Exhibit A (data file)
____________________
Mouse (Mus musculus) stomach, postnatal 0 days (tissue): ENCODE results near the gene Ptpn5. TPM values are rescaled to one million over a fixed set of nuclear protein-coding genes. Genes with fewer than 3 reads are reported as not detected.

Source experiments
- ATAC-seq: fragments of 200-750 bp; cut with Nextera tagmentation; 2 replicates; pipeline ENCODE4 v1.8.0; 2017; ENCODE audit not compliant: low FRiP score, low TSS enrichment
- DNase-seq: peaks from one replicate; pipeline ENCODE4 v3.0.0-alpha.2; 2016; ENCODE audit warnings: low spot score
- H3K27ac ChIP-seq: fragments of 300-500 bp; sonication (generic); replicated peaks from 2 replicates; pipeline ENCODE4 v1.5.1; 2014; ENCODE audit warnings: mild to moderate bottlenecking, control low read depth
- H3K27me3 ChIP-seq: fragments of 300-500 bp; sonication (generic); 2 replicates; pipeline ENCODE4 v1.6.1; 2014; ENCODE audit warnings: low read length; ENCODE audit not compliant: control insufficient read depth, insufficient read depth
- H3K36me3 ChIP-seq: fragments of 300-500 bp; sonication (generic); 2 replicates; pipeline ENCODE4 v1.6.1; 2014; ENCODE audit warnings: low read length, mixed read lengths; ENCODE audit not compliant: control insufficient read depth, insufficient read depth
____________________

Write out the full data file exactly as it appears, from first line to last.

Mouse (Mus musculus) stomach, postnatal 0 days (tissue): ENCODE results near the gene Ptpn5. TPM values are rescaled to one million over a fixed set of nuclear protein-coding genes. Genes with fewer than 3 reads are reported as not detected.

Source experiments
- ATAC-seq: fragments of 200-750 bp; cut with Nextera tagmentation; 2 replicates; pipeline ENCODE4 v1.8.0; 2017; ENCODE audit not compliant: low FRiP score, low TSS enrichment
- DNase-seq: peaks from one replicate; pipeline ENCODE4 v3.0.0-alpha.2; 2016; ENCODE audit warnings: low spot score
- H3K27ac ChIP-seq: fragments of 300-500 bp; sonication (generic); replicated peaks from 2 replicates; pipeline ENCODE4 v1.5.1; 2014; ENCODE audit warnings: mild to moderate bottlenecking, control low read depth
- H3K27me3 ChIP-seq: fragments of 300-500 bp; sonication (generic); 2 replicates; pipeline ENCODE4 v1.6.1; 2014; ENCODE audit warnings: low read length; ENCODE audit not compliant: control insufficient read depth, insufficient read depth
- H3K36me3 ChIP-seq: fragments of 300-500 bp; sonication (generic); 2 replicates; pipeline ENCODE4 v1.6.1; 2014; ENCODE audit warnings: low read length, mixed read lengths; ENCODE audit not compliant: control insufficient read depth, insufficient read depth